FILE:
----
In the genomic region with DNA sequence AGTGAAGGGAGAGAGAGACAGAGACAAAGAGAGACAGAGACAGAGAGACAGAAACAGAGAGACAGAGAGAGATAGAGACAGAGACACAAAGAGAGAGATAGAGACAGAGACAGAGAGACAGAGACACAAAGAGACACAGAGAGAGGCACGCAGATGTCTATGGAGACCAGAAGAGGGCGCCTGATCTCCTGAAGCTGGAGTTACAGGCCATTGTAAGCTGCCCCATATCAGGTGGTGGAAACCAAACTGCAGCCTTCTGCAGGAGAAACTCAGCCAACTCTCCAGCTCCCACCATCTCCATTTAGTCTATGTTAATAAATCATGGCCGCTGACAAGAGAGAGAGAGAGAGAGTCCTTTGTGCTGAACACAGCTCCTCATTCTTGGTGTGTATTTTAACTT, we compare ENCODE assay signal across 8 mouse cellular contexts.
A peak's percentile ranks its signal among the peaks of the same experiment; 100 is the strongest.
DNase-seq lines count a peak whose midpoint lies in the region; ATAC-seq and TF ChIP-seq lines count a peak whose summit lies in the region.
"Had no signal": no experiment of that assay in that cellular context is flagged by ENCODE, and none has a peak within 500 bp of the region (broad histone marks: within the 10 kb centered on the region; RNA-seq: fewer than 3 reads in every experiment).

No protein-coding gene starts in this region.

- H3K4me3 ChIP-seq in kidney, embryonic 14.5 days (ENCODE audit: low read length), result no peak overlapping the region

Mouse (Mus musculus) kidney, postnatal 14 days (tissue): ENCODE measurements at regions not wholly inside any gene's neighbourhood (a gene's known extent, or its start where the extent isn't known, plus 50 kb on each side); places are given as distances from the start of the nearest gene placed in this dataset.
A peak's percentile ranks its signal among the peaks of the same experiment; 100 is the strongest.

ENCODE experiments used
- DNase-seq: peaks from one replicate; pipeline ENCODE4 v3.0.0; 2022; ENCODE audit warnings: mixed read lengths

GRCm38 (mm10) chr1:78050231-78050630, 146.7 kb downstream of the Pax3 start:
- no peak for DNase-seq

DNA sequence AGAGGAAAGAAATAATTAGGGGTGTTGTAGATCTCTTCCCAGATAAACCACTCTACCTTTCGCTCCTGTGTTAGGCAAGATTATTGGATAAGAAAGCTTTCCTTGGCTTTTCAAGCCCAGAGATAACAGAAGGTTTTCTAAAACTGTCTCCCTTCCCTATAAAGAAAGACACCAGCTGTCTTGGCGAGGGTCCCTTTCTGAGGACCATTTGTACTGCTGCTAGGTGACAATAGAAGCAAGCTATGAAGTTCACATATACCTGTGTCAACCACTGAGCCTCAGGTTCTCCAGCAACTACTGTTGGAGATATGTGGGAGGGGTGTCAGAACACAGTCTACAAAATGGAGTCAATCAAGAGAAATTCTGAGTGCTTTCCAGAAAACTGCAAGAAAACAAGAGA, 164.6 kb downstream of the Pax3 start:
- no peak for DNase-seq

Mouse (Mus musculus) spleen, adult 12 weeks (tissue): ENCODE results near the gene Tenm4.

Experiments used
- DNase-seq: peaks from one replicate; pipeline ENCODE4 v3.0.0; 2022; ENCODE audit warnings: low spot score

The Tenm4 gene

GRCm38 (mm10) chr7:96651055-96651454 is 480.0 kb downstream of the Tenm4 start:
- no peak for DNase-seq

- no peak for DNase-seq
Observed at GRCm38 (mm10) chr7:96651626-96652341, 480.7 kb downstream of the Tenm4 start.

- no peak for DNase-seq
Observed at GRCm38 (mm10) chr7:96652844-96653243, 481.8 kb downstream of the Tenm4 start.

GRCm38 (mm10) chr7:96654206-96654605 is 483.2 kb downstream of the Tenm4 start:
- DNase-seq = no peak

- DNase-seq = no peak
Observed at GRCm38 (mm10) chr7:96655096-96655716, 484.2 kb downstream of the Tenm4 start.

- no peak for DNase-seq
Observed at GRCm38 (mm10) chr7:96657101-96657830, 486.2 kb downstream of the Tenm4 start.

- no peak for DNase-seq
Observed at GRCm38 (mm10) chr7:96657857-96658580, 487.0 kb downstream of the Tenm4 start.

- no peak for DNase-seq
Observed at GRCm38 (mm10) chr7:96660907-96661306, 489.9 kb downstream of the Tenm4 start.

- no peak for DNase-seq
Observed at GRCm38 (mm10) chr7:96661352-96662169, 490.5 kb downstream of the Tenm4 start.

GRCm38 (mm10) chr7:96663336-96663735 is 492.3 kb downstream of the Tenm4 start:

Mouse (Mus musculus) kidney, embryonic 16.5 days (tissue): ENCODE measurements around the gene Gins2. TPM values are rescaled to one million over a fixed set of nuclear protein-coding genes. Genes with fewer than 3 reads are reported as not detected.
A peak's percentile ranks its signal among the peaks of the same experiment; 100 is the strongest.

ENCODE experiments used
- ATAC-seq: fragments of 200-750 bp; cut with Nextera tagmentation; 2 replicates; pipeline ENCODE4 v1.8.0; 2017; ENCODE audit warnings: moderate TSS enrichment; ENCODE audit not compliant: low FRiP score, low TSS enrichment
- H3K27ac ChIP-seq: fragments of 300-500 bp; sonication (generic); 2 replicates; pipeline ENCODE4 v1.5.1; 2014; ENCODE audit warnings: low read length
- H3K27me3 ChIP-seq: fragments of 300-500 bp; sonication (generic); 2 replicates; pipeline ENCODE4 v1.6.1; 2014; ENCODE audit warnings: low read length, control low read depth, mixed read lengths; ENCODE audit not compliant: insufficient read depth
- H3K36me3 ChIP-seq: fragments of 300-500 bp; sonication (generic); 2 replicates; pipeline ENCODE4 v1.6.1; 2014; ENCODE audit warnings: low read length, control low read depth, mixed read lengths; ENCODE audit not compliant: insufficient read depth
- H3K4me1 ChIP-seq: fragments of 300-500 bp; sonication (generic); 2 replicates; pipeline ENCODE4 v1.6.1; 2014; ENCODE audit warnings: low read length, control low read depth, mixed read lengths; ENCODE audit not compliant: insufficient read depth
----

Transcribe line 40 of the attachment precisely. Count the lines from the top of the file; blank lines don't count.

ENCODE experiments used